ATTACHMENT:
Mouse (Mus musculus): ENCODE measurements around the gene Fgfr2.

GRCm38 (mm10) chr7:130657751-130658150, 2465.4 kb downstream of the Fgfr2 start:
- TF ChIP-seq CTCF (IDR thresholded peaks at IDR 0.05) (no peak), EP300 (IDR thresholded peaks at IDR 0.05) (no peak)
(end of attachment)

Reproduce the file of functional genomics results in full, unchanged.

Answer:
Mouse (Mus musculus): ENCODE measurements around the gene Fgfr2.

GRCm38 (mm10) chr7:130657751-130658150, 2465.4 kb downstream of the Fgfr2 start:
- TF ChIP-seq CTCF (IDR thresholded peaks at IDR 0.05) (no peak), EP300 (IDR thresholded peaks at IDR 0.05) (no peak)